Democrats inch closer to passing spending package

House Democrats on Monday inched closer to a pre-Thanksgiving vote on President BidenJoe BidenHouse passes 8B defense policy bill House approves bill to ease passage of debt limit hike Senate rejects attempt to block Biden's Saudi arms sale MORE’s sweeping social benefits and climate package, as Congress’s official scorekeeper issued new cost estimates demanded by a group of centrist holdouts and party leaders charged ahead with plans to bring the legislation to the floor before the weekend.

The two new fiscal reports, released by the Congressional Budget Office (CBO), detailed only portions of the massive $1.75 trillion legislation. But they were accompanied by the announcement that the CBO also intends to wrap up its full budget-impact analysis by day’s end on Friday — a quicker timeline than previously suggested, and one raising the prospects that the House will move the measure this week. 

Centrist Democrats hailed the announcement — while stressing their demand for official word that the new wave of spending would not add to federal deficits. 


“I’m waiting for the last handful of CBO scores to come in. I’ve always said it’s super important to me that it’s fully paid for,” moderate Rep. Elissa SlotkinElissa SlotkinThree dead, six wounded in Michigan school shooting Taiwan says it is capable of responding to repeated Chinese military missions Five House members meet with Taiwanese president despite Chinese objections MORE (D-Mich.) told The Hill on Monday. “Right now, the numbers look pretty good. But, you know, I come from a district that expects me to read every line. ...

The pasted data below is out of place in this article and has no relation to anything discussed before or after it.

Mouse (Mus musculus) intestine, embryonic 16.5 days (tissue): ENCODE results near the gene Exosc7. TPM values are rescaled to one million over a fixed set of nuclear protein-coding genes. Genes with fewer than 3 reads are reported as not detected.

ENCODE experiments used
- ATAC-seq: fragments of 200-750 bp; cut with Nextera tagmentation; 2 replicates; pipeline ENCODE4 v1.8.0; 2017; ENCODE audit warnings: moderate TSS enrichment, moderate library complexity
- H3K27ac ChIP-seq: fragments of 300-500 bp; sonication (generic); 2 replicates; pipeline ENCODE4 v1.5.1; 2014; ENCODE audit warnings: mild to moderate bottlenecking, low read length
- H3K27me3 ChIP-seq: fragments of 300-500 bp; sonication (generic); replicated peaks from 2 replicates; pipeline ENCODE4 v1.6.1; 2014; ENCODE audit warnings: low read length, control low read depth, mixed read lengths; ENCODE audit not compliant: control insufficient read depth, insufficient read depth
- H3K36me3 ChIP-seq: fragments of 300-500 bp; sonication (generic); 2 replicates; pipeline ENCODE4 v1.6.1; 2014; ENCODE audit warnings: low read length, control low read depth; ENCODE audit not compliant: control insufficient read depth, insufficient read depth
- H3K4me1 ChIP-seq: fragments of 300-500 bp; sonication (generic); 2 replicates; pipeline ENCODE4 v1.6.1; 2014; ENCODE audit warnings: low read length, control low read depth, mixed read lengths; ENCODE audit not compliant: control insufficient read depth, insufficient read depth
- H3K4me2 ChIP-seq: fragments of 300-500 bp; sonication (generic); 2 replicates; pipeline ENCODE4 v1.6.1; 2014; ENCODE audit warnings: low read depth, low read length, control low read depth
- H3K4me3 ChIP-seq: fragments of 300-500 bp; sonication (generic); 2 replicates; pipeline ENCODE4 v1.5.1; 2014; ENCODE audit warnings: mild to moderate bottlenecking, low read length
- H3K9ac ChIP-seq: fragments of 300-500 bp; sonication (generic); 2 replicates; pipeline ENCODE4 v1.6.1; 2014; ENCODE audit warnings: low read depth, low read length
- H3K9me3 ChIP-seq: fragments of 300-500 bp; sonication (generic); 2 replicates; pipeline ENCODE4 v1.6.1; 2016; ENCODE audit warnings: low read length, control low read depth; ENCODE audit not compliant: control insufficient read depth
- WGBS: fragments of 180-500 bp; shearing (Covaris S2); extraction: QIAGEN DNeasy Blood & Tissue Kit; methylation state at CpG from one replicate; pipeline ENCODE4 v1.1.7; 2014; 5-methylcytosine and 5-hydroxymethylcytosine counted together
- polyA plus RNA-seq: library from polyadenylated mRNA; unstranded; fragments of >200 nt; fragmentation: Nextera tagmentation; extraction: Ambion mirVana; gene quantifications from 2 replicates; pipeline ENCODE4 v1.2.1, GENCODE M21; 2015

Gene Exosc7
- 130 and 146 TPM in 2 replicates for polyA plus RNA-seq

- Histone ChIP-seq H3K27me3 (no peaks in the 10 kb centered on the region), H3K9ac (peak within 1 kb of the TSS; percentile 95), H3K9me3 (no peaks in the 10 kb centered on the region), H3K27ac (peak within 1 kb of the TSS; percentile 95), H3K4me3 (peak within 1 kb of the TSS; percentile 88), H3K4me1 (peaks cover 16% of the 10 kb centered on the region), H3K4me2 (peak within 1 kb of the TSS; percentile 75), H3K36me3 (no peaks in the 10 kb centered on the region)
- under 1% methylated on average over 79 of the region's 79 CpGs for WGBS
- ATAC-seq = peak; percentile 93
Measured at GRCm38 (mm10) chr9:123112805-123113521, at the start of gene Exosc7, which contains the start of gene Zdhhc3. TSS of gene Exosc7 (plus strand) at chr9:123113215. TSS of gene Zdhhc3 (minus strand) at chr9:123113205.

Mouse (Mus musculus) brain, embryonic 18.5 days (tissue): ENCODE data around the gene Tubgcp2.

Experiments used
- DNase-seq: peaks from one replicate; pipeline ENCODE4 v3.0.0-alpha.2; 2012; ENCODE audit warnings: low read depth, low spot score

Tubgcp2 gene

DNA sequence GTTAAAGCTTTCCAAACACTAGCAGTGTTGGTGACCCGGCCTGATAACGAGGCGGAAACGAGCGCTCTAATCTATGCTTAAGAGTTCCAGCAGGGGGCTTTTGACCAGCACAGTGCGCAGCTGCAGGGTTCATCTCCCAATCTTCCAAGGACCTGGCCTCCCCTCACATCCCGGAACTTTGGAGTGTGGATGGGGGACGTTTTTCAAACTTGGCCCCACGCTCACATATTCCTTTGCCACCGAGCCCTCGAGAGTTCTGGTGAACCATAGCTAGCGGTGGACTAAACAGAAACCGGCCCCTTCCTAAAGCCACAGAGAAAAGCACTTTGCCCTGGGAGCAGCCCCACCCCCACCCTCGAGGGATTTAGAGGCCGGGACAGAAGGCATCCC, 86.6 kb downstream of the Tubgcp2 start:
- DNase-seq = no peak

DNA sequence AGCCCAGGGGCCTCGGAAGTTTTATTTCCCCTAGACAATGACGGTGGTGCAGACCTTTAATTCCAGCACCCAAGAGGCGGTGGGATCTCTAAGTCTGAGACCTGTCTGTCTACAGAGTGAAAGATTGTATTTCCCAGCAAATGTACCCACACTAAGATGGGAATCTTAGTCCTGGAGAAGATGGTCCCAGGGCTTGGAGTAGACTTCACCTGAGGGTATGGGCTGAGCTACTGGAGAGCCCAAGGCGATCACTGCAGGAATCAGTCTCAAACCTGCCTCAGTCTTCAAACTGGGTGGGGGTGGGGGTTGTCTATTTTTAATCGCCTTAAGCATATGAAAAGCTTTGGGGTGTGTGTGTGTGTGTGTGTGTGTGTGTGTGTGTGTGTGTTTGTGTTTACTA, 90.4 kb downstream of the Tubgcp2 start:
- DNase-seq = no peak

“I’m still undecided, and I have said that every which way to Sunday. My district expects me to be making independent decisions, and that’s what I’m going to do.”

The CBO developments came the same day that Biden, in a high-profile ceremony on the South Lawn of the White House, signed into law the other piece of his two-part economic agenda: a $1.2 trillion bill designed to shore up the nation’s aging roads, bridges, water systems and other physical infrastructure. That package had passed through both chambers with bipartisan support, and it was championed by Democratic moderates looking to secure their bipartisan credentials ahead of tough reelection contests next year.

“My message to the American people is this: America is moving again, and your life is going to change for the better,” Biden said. 

The dual events marked an auspicious moment for the Democrats amid a marathon debate over Biden’s agenda that’s been dogged by internal clashes over the size, scope and strategy surrounding the enormous legislation. And it comes at a moment of growing uneasiness for the president, whose approval rating has plunged in the face of rising inflation, a turbulent labor market and a stubborn COVID-19 crisis that continues to threaten public health and undermine a fragile economic recovery.